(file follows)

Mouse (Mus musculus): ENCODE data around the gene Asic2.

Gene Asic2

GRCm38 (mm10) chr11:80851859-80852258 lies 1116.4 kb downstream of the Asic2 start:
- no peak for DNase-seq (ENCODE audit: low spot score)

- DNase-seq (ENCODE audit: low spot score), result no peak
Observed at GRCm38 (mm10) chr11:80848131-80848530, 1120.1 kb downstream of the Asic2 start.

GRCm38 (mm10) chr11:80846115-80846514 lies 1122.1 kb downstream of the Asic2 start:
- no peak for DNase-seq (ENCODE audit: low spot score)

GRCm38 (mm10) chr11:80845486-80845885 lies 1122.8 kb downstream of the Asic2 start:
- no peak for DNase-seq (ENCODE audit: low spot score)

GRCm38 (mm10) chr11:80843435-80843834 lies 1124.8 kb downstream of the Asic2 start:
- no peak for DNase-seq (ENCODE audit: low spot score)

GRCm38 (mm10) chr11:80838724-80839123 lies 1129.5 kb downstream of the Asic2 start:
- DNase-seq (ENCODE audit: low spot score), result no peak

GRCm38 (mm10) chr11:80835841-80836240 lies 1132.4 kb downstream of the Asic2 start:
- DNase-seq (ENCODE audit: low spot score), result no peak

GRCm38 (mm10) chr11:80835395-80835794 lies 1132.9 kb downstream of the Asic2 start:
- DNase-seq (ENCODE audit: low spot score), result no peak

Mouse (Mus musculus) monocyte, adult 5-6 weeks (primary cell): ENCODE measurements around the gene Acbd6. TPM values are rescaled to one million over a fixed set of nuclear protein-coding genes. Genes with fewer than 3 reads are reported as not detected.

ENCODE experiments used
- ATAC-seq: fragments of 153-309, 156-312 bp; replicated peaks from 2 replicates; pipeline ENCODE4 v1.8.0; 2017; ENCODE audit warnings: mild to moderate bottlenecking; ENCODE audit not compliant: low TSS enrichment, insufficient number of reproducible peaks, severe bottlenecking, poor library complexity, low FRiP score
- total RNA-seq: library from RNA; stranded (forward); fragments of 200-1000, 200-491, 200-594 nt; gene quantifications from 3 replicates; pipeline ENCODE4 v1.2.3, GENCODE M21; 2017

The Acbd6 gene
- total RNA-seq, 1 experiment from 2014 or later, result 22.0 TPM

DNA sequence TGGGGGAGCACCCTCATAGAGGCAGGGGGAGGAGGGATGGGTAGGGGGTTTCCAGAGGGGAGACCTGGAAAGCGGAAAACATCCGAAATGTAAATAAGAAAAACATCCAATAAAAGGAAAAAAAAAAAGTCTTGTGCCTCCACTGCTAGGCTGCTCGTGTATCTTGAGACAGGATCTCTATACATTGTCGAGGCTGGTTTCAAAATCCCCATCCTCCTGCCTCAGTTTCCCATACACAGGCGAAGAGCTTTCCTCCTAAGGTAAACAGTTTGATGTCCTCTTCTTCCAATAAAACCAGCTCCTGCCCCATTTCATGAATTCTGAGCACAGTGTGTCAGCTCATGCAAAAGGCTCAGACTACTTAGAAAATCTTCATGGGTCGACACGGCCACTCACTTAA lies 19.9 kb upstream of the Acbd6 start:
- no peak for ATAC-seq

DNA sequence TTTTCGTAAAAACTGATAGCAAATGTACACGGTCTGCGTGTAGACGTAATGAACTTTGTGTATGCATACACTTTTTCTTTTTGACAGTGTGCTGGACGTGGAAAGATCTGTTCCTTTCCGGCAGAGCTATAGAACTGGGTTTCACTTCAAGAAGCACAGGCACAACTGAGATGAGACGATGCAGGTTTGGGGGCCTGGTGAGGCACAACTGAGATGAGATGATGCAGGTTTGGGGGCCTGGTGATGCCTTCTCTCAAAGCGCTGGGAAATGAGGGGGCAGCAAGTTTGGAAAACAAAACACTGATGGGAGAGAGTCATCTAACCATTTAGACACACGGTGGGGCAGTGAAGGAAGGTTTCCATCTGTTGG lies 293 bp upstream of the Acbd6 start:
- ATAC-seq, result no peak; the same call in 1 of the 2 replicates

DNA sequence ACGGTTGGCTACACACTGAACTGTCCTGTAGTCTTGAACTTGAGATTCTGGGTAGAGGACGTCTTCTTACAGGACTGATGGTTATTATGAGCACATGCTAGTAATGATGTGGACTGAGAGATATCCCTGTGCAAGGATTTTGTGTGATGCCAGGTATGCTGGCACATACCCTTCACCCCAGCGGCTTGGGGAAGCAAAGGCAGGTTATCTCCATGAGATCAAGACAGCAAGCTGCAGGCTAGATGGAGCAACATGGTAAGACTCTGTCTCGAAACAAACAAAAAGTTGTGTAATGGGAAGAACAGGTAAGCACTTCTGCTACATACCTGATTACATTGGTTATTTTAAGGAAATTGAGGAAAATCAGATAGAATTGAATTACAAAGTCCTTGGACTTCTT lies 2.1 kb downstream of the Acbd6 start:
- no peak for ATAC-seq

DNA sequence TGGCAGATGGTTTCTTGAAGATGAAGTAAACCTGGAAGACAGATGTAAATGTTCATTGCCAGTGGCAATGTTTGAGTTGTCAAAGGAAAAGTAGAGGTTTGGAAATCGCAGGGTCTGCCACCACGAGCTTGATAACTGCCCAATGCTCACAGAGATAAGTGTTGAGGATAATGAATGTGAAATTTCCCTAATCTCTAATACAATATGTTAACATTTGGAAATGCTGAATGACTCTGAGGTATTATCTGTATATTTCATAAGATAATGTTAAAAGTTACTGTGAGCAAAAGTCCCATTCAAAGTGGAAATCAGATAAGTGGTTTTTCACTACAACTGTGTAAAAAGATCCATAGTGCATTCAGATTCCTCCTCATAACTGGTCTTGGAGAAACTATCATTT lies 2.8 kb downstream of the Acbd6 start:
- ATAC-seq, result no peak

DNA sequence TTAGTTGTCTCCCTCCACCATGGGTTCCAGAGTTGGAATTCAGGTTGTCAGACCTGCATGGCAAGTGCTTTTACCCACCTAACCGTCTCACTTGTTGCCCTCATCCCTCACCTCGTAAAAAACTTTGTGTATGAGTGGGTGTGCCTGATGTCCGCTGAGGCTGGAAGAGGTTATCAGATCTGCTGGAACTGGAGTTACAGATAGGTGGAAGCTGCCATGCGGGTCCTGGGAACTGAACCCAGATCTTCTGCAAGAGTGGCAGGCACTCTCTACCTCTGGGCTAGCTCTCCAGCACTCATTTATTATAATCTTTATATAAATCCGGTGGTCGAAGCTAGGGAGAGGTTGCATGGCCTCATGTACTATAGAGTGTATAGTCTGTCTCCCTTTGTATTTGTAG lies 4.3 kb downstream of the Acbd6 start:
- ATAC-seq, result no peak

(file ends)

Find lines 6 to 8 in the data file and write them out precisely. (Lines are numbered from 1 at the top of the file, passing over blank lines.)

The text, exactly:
Observed at GRCm38 (mm10) chr11:80848131-80848530, 1120.1 kb downstream of the Asic2 start.

GRCm38 (mm10) chr11:80846115-80846514 lies 1122.1 kb downstream of the Asic2 start:
- no peak for DNase-seq (ENCODE audit: low spot score)